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the construction, maintenance, operation, sanitation, and protection of the said enterprise.
The Republic of Panama further grants in like manner to the United States in perpetuity all islands within the limits of the zone above described and in addition thereto the group of small islands in the Bay of Panama, named Perico, Naos, Culebra and Flamenco.
Article III The Republic of Panama grants to the United States all the rights, power and authority within the zone mentioned and described in Article II of this agreement and within the limits of all auxiliary lands and waters mentioned and described in said Article II which the United States would possess and exercise if it were the sovereign of the territory within which the said lands and waters are located to the entire exclusion of the exercise of the Republic of Panama of any such sovereign rights, power or authority.
Article IV As rights subsidiary to the above grants the Republic of Panama grants in perpetuity to the United States the rights to use the rivers, streams, lakes and other bodies of water within its limits for navigation, the supply of water or water-power or other purposes, so far as the use of said rivers, streams, lakes and bodies of water and the waters thereof may be necessary and convenient for the construction, maintenance, operation, sanitation, and protection of the said canal.
· Article V The Republic of Panama grants to the United States in perpetuity a monopoly for the construction, maintenance and operation of any system of communication by means of canal or railroad across its territory between the Caribbean Sea and the Pacific Ocean.
Article IX The United States agrees that the ports at either entrance of the canal and the waters thereof, and the Republic of Panama agrees that the towns of Panama and Colon shall be free for all time so that there shall not be imposed or collected custom house tolls, tonnage, anchorage, lighthouse, wharf, pilot, or quarantine dues or any other charges or taxes of any kind upon any vessel using or passing through the canal or belonging to or employed by the United States, directly or indirectly in connection with the construction, maintenance, operation, sanitation and protection of the main canal, or auxiliary works, or upon the cargo, officers, crew, or passengers of any such vessels, except such tolls and charges as may be imposed by the United States for the use of the canal and other works, and except tolls and charges imposed by the Republic of Panama upon merchandise destined to be introduced for the consumption of the rest of the Republic of Panama, and upon vessels touching at the ports of Colon and Panama and which do not cross the canal.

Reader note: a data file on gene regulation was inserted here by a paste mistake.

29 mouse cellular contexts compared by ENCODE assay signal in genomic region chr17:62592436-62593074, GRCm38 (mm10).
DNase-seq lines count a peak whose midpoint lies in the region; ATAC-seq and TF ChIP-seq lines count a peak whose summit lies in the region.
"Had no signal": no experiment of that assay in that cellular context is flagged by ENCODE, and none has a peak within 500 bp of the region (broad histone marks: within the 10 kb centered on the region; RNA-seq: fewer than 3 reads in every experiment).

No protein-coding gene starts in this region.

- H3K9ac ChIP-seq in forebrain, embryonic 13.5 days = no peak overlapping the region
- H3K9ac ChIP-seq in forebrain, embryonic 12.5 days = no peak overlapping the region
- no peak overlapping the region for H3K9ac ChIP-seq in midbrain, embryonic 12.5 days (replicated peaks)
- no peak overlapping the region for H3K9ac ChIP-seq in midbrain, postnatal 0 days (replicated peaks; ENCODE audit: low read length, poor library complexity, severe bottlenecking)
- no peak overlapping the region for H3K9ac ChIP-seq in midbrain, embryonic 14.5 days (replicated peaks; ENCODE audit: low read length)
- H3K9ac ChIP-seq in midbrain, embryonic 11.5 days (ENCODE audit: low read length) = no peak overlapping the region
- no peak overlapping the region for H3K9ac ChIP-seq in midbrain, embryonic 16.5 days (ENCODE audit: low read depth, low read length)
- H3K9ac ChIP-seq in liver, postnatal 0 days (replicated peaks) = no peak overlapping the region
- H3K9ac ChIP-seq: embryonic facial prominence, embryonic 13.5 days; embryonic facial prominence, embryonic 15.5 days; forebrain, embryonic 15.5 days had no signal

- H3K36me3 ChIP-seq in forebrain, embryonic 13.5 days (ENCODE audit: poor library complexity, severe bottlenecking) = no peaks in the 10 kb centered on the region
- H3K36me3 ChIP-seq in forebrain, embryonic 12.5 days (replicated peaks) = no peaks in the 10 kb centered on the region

The Government of the Republic of Panama shall have the right to establish in such ports and in the towns of Panama and Colon such houses and guards as it may deem necessary to collect duties on importations destined to other portions of Panama and to prevent contraband trade. The United States shall have the right to make use of the towns and harbours of Panama and Colon as places of anchorage, and for making repairs, for loading, unloading, depositing, or transshipping cargoes either in transit or destined for the service of the canal and for other works pertaining to the canal.
Article X The Republic of Panama agrees that there shall not be imposed any taxes, national, municipal, departmental, or of any other class, upon the canal, the railways and auxiliary works, tugs and other vessels employed in the service of the canal, store houses, work-shops, offices, quarters for labourers, factories of all kinds, warehouses, wharves, machinery and other works, property, and effects appertaining to the canal or railroad and auxiliary works, or their officers or employees situated within the cities of Panama and Colon, and that there shall not be imposed contributions or charges of a personal character of any kind upon officers, employees, labourers, and other individuals in the service of the canal and railroad and auxiliary works.
Article XIV As the price of compensation for the rights, powers and privileges granted in this Convention by the Republic of Panama to the United States, the government of the United States agrees to pay to the Republic of Panama the sum of ten million dollars ($10,000,000) in gold coin of the United States on the exchange of the ratification of this Convention, and also an annual payment during the life of this Convention of two hundred and fifty thousand dollars ($250,000) in like gold coin, beginning nine years after the date aforesaid.
The provisions of this article shall be in addition to all other benefits assured to the Republic of Panama under this Convention.
But no delay or difference of opinion under this article or any other provisions of this treaty shall affect or interrupt the full operation and effect of this Convention in all other respects.